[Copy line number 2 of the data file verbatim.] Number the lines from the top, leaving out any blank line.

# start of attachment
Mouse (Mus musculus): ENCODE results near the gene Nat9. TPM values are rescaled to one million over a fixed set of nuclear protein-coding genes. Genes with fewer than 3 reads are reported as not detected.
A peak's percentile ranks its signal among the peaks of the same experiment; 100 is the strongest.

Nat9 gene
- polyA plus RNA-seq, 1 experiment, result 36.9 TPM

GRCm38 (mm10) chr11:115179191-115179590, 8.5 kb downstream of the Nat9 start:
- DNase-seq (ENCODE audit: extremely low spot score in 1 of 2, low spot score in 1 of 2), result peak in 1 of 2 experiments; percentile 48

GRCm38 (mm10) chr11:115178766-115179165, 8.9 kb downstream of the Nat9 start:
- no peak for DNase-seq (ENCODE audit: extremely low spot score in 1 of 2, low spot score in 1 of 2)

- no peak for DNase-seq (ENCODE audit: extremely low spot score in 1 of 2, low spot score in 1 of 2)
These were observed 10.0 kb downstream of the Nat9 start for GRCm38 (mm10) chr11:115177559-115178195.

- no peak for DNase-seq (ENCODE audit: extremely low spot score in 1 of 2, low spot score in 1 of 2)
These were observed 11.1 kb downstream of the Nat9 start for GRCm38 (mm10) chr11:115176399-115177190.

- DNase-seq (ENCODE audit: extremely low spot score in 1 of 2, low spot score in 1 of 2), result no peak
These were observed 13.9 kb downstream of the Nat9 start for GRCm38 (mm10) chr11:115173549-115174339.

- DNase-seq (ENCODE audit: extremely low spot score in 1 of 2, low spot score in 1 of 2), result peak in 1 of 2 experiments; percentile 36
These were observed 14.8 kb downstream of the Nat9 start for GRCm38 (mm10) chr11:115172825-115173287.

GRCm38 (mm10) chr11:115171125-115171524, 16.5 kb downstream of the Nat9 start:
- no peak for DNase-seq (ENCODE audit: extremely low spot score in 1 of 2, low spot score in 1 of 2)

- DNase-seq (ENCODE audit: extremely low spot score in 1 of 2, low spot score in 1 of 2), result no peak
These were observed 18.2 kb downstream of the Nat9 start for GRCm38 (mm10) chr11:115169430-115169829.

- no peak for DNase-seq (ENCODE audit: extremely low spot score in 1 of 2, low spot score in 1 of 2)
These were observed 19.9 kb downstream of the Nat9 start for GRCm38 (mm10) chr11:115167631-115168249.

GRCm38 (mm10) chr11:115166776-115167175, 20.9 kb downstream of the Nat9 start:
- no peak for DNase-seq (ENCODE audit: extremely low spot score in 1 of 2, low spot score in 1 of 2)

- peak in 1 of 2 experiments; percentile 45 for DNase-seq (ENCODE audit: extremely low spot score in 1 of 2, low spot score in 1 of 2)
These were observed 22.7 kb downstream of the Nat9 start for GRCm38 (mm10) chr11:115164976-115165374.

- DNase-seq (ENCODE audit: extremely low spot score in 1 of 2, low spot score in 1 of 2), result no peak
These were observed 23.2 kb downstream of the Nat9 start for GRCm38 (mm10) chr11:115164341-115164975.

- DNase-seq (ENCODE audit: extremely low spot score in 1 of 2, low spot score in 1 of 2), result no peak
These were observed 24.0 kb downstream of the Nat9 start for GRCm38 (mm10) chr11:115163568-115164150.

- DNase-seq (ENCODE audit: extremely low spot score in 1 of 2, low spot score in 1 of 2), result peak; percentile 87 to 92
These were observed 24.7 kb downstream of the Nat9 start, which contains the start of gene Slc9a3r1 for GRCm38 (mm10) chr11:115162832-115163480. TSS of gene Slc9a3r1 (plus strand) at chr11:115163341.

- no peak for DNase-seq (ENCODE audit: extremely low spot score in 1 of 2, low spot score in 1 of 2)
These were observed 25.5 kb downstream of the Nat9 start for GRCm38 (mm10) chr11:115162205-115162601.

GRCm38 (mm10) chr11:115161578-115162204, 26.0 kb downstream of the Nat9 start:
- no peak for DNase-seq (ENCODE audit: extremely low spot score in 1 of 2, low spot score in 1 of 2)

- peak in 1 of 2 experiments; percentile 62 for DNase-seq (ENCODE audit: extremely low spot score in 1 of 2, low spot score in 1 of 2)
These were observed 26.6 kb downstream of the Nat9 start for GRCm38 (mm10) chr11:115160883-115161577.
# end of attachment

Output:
A peak's percentile ranks its signal among the peaks of the same experiment; 100 is the strongest.